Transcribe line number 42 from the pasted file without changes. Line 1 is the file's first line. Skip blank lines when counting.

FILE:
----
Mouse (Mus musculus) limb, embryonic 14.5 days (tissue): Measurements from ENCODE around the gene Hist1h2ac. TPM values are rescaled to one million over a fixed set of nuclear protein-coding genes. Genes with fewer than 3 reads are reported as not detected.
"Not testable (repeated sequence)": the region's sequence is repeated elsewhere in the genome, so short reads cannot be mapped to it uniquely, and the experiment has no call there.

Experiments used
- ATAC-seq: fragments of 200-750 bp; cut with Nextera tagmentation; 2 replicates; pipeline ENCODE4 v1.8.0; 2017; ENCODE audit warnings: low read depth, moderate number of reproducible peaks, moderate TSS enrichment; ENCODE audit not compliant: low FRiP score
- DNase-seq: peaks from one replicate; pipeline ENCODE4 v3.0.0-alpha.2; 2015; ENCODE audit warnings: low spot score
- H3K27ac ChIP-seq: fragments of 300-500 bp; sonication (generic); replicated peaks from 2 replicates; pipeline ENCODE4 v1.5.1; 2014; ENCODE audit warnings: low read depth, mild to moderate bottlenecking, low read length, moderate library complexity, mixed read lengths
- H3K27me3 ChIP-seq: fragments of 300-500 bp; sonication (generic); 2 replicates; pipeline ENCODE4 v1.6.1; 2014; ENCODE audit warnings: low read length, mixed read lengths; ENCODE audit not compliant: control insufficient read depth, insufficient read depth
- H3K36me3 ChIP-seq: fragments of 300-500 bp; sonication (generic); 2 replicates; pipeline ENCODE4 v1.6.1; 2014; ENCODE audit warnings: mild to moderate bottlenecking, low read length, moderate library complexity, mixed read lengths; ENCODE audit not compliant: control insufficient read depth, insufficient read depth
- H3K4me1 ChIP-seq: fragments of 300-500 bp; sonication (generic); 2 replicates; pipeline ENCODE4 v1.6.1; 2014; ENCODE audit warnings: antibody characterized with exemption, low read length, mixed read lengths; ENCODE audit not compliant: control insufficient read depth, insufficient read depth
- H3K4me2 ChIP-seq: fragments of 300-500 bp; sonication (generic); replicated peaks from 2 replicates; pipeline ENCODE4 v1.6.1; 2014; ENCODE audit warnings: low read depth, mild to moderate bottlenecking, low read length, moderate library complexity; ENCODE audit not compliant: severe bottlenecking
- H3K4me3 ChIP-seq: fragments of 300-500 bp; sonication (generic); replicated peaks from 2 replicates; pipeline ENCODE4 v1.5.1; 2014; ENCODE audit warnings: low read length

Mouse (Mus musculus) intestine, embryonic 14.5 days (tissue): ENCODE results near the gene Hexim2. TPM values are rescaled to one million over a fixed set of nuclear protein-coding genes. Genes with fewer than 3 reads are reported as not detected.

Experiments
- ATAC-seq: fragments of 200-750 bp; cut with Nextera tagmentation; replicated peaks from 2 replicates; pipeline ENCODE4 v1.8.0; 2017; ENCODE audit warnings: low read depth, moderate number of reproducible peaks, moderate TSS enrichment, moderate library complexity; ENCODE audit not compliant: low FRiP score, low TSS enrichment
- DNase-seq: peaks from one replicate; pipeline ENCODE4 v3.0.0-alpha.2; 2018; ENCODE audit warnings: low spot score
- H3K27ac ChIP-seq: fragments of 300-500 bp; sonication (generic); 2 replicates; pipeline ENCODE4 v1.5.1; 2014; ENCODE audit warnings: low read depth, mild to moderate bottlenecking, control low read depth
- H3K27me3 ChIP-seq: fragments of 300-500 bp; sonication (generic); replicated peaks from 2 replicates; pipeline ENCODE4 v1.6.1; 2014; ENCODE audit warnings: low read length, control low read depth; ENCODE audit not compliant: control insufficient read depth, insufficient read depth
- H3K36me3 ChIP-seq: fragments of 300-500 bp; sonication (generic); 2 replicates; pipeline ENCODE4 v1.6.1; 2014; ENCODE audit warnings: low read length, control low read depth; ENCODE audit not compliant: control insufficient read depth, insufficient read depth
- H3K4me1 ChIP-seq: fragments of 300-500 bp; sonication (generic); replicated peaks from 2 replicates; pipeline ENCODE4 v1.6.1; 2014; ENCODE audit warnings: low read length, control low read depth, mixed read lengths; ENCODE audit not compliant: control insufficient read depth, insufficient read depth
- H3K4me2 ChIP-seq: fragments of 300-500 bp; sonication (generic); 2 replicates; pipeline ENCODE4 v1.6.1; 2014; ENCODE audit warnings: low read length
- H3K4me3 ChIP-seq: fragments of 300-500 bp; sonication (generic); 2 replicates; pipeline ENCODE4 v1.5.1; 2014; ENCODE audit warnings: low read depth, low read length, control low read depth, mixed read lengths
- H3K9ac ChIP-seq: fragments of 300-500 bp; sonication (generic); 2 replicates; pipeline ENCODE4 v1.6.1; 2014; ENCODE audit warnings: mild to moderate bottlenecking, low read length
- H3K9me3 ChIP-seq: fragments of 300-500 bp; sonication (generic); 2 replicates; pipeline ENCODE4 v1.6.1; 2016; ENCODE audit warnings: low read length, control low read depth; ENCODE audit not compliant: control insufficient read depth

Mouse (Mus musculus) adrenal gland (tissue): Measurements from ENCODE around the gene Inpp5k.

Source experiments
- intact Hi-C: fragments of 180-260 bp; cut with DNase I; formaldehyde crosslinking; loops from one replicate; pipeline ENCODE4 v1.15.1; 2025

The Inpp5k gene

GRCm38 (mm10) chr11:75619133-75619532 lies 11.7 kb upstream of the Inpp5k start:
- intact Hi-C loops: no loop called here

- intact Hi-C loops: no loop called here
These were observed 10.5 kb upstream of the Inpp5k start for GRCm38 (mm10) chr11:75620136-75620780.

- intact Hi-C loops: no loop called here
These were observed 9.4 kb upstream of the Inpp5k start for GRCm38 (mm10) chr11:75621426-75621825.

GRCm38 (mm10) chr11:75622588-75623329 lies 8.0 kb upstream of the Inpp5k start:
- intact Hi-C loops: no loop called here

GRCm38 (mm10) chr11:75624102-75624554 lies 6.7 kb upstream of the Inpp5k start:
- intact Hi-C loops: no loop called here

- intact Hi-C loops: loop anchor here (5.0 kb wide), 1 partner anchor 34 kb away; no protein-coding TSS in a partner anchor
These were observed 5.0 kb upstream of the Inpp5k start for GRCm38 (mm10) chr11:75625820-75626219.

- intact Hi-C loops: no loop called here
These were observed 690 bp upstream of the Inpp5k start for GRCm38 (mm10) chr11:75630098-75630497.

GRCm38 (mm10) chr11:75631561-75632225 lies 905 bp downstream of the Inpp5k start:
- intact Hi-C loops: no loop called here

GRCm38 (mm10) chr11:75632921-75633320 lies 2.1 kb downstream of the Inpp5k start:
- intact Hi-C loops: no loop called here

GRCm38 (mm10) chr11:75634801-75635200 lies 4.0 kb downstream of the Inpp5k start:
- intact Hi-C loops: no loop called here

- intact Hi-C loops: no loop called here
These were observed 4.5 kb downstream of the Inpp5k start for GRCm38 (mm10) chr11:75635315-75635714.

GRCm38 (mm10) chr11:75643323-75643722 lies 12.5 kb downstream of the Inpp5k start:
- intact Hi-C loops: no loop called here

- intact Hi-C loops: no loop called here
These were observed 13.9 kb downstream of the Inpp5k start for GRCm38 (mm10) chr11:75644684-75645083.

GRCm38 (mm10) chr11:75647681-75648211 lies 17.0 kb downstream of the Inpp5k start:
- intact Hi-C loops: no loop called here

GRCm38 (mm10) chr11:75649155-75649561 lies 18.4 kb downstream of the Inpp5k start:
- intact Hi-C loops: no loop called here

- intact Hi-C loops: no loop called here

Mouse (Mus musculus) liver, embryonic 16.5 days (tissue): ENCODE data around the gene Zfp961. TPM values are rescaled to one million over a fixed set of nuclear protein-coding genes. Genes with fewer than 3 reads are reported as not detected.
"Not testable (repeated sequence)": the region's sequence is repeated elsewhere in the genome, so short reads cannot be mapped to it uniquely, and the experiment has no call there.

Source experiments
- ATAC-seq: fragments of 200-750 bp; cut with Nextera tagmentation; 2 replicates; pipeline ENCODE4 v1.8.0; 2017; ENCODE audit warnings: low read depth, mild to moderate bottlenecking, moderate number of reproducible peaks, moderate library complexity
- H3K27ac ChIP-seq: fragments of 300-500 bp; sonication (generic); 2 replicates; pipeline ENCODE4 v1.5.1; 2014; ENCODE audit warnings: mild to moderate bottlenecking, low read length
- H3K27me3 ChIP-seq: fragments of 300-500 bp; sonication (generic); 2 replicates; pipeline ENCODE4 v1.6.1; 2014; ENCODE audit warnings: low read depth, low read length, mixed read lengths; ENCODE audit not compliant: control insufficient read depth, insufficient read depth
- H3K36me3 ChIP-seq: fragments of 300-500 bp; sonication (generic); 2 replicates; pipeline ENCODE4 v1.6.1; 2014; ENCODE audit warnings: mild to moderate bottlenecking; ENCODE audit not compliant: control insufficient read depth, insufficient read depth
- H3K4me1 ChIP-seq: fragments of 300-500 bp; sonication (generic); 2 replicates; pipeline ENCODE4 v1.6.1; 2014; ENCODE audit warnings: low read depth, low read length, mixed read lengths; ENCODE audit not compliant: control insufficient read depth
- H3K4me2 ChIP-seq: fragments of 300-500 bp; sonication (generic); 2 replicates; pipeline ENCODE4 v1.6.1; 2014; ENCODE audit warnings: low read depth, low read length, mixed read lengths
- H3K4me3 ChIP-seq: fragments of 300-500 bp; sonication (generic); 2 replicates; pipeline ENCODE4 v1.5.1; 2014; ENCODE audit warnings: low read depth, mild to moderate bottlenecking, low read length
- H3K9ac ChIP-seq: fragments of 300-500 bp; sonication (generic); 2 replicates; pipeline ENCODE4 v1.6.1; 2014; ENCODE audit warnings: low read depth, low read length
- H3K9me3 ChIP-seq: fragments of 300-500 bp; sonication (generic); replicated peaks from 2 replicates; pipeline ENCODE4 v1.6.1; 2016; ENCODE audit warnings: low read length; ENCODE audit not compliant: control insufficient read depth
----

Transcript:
GRCm38 (mm10) chr11:75631561-75632225 lies 905 bp downstream of the Inpp5k start: